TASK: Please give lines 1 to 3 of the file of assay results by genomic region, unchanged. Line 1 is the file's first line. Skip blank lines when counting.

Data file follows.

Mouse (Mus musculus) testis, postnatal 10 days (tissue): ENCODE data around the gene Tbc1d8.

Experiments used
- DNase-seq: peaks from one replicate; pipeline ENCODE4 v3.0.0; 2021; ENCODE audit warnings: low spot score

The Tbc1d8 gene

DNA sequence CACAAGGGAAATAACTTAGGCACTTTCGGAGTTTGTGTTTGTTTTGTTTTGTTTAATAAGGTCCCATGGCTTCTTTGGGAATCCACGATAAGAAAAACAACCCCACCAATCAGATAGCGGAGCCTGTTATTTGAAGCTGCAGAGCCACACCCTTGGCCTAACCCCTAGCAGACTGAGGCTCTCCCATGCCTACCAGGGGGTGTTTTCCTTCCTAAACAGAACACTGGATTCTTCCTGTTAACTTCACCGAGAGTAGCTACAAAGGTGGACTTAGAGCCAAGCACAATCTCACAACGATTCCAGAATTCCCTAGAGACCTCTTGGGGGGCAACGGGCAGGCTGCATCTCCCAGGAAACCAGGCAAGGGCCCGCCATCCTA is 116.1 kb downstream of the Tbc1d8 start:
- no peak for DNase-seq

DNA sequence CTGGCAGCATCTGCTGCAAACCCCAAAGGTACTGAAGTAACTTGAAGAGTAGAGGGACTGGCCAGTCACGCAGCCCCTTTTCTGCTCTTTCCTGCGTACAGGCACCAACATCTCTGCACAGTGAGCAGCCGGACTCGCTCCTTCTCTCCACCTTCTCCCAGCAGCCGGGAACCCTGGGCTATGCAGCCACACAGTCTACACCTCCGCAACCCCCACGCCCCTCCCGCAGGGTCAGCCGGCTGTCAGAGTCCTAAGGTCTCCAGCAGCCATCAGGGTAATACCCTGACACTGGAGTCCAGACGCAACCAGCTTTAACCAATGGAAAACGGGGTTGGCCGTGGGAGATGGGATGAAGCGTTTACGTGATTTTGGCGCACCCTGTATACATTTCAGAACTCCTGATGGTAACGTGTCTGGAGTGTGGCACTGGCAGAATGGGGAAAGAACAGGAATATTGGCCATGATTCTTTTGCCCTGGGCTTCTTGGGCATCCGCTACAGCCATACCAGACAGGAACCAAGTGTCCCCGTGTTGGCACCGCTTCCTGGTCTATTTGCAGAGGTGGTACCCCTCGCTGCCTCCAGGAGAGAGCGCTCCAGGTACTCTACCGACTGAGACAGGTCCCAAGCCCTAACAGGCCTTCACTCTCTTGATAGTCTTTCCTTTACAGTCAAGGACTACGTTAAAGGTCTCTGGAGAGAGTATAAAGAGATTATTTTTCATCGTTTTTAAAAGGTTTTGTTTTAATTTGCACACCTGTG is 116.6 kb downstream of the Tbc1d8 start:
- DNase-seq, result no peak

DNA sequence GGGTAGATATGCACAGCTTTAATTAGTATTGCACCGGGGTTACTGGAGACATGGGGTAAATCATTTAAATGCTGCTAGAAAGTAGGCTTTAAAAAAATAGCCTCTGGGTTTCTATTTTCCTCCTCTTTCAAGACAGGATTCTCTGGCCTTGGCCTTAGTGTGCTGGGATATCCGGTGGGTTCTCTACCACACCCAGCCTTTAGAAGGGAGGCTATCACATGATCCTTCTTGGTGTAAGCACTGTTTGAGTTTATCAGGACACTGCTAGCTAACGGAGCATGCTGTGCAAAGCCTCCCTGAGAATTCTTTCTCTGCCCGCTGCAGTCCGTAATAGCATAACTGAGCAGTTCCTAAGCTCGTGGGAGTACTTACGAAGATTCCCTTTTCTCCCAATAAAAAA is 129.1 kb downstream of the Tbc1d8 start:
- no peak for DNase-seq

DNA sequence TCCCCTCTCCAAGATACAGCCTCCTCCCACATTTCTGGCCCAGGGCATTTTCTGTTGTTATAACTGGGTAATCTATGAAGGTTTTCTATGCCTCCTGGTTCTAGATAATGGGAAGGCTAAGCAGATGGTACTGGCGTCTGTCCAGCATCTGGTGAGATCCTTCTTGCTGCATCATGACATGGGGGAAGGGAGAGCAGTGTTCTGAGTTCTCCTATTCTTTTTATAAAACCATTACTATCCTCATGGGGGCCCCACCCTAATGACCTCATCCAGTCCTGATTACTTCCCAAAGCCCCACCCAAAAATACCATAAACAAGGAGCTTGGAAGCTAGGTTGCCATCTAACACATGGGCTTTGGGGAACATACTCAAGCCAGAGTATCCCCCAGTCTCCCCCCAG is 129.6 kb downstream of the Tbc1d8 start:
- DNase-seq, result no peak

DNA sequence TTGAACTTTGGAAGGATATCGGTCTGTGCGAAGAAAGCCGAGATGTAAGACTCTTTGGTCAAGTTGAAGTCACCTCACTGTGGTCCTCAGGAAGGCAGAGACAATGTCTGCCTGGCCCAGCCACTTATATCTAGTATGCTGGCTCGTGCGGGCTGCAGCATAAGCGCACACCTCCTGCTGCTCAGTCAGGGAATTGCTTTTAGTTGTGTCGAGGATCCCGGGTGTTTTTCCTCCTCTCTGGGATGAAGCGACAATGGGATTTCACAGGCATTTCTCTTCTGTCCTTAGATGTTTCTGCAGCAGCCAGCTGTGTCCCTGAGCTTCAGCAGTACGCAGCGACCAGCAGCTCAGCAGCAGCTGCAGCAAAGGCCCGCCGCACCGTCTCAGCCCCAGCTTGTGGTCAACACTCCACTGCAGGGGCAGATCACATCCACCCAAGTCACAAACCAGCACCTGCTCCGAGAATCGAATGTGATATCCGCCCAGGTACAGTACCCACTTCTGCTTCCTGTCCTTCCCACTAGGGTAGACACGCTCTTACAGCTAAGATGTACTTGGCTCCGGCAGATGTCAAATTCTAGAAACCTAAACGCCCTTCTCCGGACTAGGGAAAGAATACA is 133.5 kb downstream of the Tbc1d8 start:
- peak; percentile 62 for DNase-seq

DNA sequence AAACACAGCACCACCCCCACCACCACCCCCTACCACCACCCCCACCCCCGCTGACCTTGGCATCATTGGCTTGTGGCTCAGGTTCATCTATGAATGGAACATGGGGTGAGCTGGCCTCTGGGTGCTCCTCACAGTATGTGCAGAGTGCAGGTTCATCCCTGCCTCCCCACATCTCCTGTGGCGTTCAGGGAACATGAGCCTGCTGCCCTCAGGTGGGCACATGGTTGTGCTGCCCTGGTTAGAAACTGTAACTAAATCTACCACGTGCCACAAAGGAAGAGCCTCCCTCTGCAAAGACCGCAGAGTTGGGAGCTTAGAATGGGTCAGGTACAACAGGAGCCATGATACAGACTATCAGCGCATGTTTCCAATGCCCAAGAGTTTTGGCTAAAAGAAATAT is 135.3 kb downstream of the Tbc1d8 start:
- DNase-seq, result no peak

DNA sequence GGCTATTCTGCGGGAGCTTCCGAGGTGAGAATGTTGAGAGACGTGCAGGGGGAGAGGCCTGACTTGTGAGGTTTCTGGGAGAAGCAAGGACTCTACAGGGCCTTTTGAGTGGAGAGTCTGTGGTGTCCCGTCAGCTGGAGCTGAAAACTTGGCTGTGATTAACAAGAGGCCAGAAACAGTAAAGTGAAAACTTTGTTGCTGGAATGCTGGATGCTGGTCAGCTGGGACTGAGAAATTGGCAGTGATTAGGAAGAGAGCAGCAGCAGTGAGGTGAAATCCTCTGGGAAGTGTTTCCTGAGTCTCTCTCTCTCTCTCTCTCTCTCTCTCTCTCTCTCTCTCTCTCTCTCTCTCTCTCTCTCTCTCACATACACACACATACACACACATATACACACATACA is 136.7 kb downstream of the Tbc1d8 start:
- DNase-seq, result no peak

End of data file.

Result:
Mouse (Mus musculus) testis, postnatal 10 days (tissue): ENCODE data around the gene Tbc1d8.

Experiments used
- DNase-seq: peaks from one replicate; pipeline ENCODE4 v3.0.0; 2021; ENCODE audit warnings: low spot score